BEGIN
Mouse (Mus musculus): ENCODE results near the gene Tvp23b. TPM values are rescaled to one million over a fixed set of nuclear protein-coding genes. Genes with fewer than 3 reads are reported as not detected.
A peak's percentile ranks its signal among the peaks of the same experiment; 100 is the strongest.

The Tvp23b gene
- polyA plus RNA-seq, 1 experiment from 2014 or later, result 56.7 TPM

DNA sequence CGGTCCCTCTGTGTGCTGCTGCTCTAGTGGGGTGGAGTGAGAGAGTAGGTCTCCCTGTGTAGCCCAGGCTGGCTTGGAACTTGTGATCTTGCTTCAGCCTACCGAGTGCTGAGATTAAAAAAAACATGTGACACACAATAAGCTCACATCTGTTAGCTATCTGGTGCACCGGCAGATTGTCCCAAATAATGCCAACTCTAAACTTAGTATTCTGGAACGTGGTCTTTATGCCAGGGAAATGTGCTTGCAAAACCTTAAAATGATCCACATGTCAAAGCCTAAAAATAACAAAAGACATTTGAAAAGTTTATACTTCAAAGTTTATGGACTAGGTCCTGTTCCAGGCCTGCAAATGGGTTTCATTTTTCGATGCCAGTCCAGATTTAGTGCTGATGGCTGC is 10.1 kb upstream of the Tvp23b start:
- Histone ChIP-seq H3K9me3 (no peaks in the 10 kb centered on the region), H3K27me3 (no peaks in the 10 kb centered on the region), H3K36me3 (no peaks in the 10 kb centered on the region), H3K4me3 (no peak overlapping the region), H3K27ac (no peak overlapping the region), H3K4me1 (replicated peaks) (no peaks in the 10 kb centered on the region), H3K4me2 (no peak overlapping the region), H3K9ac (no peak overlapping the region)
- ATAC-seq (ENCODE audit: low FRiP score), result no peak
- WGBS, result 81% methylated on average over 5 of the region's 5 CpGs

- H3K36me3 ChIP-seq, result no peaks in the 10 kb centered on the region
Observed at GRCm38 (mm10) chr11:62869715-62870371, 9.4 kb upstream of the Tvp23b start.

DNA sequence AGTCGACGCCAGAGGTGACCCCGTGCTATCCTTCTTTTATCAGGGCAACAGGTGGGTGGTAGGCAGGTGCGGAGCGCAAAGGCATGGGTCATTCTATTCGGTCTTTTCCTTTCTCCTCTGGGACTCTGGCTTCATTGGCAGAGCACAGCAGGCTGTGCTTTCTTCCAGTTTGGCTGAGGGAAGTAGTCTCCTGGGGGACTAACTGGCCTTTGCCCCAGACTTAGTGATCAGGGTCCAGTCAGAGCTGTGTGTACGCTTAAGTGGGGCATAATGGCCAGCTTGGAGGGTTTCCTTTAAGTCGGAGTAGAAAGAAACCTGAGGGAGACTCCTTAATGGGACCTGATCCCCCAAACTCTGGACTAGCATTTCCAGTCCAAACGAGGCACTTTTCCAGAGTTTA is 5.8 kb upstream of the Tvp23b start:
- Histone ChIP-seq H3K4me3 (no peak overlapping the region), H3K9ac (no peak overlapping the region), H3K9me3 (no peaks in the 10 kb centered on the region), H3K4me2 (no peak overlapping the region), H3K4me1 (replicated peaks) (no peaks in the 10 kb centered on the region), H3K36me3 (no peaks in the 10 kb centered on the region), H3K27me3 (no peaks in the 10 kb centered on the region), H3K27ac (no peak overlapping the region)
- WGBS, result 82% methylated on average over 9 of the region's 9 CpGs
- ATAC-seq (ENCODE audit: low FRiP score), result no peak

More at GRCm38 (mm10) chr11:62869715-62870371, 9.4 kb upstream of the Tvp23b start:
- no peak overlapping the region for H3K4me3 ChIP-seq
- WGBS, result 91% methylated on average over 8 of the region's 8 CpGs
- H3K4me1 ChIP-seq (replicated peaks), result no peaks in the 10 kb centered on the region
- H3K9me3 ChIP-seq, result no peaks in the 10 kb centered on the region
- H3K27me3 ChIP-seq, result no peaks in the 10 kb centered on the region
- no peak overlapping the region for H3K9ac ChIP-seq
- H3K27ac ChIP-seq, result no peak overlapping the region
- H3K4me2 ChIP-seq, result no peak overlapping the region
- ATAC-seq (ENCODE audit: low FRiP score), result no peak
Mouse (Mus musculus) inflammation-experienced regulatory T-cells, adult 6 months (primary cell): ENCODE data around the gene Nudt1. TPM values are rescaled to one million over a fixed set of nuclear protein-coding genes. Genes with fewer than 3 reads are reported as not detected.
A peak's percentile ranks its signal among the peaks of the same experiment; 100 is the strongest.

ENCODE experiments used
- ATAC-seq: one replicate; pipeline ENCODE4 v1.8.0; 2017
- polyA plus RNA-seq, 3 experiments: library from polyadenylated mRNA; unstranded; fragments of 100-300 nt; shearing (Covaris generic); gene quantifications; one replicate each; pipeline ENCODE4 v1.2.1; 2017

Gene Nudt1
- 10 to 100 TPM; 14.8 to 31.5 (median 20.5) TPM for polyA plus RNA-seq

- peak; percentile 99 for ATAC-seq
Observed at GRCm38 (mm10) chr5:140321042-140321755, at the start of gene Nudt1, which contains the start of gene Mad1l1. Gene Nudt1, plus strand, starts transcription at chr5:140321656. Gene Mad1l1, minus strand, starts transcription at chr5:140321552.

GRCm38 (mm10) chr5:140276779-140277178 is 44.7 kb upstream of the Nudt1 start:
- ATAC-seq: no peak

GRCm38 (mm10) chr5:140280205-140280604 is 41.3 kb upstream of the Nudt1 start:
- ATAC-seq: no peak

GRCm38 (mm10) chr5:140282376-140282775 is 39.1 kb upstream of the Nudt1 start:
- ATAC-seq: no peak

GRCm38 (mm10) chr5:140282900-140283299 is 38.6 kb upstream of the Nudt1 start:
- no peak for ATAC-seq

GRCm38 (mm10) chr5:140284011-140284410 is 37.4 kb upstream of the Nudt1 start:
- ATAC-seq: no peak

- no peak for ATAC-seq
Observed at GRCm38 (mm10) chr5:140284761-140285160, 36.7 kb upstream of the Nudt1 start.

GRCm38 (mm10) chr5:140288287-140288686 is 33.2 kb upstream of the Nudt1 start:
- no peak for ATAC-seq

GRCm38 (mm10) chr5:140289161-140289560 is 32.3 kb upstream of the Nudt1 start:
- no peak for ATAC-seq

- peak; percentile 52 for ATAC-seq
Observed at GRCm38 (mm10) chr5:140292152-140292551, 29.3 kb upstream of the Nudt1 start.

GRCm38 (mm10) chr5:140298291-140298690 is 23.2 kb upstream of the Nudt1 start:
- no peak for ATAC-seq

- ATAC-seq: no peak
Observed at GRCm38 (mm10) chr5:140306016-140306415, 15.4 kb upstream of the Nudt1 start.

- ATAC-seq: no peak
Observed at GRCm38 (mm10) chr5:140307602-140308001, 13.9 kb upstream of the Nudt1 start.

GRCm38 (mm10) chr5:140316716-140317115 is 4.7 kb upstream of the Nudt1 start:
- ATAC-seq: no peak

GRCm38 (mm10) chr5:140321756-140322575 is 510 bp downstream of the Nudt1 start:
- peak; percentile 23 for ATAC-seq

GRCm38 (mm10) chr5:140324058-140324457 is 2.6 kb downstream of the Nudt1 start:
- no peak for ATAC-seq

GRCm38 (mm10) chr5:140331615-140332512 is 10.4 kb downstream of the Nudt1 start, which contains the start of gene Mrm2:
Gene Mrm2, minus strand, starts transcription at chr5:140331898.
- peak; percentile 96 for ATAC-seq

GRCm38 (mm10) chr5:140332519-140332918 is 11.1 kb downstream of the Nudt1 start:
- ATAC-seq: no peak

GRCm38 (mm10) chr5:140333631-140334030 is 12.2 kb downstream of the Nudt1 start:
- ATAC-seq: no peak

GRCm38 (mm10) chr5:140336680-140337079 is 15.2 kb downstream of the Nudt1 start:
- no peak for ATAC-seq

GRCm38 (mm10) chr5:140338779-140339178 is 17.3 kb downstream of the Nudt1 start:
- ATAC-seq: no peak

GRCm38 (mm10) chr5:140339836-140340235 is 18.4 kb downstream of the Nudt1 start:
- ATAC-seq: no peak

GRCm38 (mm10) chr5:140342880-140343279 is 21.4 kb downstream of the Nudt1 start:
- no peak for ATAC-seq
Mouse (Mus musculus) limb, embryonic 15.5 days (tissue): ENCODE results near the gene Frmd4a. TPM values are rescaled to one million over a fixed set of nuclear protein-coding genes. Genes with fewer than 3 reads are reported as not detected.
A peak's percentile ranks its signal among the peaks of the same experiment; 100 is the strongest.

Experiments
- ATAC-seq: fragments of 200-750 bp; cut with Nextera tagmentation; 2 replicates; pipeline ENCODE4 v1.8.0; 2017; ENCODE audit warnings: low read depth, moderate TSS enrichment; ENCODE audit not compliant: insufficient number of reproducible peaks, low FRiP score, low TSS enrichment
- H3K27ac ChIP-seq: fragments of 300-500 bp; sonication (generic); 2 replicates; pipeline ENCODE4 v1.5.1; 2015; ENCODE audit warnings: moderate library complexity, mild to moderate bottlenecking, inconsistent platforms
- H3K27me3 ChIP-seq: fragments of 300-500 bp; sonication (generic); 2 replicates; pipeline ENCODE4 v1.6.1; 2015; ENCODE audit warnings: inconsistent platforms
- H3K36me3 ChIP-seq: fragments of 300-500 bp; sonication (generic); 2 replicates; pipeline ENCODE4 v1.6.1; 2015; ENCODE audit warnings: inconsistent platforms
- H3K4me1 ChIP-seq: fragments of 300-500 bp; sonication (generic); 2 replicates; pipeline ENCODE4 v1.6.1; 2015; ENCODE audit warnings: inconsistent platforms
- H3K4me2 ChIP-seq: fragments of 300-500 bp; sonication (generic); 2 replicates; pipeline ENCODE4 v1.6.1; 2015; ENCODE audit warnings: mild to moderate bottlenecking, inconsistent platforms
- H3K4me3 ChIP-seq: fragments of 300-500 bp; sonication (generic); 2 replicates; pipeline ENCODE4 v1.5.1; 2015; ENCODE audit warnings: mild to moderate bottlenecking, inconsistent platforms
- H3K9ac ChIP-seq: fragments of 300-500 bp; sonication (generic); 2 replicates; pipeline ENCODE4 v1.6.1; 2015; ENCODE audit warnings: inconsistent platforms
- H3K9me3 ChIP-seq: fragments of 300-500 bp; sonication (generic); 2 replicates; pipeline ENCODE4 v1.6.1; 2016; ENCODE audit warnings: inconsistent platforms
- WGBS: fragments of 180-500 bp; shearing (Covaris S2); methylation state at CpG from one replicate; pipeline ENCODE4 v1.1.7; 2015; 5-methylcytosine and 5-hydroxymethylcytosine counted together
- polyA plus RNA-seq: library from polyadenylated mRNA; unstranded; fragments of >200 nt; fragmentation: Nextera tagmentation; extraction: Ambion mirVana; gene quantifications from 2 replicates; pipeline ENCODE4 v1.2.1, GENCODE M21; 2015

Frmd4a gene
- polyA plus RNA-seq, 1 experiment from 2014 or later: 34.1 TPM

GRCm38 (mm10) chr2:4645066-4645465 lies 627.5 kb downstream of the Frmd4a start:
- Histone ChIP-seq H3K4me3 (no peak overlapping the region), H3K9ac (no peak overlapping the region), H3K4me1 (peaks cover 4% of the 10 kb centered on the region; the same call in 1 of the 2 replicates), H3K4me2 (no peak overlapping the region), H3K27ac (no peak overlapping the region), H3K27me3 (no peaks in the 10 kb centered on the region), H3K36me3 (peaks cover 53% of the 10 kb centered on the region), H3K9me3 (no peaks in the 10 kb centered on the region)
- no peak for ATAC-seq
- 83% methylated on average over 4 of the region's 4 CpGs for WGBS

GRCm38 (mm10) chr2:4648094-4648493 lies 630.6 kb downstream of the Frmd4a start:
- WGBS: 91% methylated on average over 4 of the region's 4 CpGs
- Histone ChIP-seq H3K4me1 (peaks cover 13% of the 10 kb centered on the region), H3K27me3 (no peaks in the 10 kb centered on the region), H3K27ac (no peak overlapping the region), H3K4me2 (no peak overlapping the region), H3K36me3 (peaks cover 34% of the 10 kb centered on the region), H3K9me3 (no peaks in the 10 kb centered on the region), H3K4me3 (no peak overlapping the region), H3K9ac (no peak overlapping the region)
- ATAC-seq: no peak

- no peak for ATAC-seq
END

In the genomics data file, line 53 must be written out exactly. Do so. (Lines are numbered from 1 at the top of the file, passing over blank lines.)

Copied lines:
- no peak for ATAC-seq